Urban ecology and crime

Urban ecology and crime

A common theme in sociological writing about crime, has been the corrupting effect of city life. It is currently the case that inner cities have reputations as major locations for, and causes of, criminal activity.

In Europe, during the 19th century, writers such as Durkheim and Tonnies had stressed the breakdown of community under the pressures of urbanisation and industrialisation. People, it was argued, felt less bonded to others and were more likely to become selfish. This selfishness is linked not just to urban living, but to the rise of individualism.

In this approach, the explanation for deviance was first sought, not within the individual, but outside the person, in society as a whole. The causes of deviance can thus be found in society. Such an idea was put forward by George Simmel (1969), whose essay, 'The Metropolis and Mental Life' explored some of the psychological and social consequences of city living.

City living

In the USA, urbanisation occurred later than in Europe and also took a different form to European urbanisation, in that cities developed as a result of massive waves of immigration from Europe. Chicago, for example, grew from a population of 10,000 in 1860 to one of 2,000,000 by 1910. It is therefore not surprising that sociologists at the University of Chicago between 1914-1940 carried out the original urban studies. The most famous of these researchers are Robert Park and Ernest Burgess.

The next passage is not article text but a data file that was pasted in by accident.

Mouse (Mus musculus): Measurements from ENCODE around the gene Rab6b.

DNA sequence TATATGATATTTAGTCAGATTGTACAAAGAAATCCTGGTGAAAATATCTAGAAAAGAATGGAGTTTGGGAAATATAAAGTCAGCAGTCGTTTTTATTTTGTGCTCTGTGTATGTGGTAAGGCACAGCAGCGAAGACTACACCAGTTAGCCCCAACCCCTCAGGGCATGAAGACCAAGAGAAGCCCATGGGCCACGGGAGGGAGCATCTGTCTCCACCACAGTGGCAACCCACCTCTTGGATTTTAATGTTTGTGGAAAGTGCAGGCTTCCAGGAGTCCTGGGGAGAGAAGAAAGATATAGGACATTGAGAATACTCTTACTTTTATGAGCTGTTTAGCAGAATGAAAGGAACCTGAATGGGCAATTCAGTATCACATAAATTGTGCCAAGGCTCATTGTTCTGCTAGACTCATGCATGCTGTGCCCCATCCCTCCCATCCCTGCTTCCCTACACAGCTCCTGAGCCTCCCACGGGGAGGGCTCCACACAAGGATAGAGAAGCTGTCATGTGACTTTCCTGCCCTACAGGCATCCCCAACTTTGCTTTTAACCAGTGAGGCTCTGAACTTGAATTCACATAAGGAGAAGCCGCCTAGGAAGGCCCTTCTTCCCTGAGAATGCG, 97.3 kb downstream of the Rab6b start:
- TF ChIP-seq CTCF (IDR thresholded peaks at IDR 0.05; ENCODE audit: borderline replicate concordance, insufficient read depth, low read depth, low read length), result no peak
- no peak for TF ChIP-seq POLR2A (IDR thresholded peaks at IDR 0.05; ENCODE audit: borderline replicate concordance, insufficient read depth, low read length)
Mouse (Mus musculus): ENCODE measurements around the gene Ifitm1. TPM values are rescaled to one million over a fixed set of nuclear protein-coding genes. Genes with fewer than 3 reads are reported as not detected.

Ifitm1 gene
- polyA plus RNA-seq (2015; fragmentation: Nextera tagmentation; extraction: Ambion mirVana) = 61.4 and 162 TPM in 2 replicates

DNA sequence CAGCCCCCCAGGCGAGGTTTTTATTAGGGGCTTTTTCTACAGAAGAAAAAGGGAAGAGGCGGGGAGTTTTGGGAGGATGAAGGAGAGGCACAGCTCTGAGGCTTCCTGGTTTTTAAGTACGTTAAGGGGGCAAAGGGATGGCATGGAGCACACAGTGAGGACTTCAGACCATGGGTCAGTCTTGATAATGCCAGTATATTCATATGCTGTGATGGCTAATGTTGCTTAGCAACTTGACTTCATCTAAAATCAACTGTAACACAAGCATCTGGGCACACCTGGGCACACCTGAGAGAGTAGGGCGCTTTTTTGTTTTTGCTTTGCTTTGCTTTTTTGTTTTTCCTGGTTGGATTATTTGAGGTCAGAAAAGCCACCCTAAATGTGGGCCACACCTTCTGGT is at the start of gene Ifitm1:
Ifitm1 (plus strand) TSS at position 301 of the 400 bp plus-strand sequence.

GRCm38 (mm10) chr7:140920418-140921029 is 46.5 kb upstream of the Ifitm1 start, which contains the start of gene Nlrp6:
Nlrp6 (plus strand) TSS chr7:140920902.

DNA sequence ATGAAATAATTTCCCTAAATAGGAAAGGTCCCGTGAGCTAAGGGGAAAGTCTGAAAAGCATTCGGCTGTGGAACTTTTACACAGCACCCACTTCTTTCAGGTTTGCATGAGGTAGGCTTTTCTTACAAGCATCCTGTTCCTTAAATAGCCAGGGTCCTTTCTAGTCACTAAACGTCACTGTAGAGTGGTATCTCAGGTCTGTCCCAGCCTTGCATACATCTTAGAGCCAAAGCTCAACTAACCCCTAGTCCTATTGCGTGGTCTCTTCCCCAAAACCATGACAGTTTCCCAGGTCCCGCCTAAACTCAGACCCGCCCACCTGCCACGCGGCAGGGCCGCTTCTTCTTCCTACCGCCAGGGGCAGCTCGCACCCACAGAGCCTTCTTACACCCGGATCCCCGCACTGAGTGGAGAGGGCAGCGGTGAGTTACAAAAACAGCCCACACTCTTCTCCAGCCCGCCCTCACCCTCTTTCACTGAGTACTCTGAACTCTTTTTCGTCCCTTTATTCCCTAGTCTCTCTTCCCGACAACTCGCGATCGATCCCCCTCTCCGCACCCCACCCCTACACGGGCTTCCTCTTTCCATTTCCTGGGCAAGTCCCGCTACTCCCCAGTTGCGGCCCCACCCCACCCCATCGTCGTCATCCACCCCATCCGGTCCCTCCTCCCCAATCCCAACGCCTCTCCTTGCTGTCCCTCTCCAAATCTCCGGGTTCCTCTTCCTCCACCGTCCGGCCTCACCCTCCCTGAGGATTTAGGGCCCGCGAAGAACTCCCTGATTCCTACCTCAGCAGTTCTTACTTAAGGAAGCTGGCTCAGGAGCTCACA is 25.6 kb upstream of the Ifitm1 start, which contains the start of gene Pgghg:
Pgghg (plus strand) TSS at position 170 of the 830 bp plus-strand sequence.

The focus of the work altered over the years and two distinct stages can be identified:

  • The biological analogy.
  • Social disorganisation.

Initially, sociologists such as Park were strongly influenced by ideas of natural selection, and the struggle for space - concepts that were biologically based and drawing on versions of the Darwinian theory of evolution. Park argued that cities were characterised by a biotic balance and that this was disturbed by new waves of immigrants, and conflicts occurred. The struggle for space was a part of this. Individuals compete for the best habitats and those that lose out remain in the area of minimum choice - slums (inner cities). Park extended this work to offer an explanation of the different types of behaviour found in urban areas, he suggested the existence of moral regions within a city.

Behaviour was not, however, just examined from outside. The influence of Symbolic interactionism led to studies examining social phenomena from the perspective of those involved. So, Chicago sociology was characterised by two quite distinct elements: the biological - that stressed the natural and innate, and the sociological - that stressed the generation of meaning through interaction.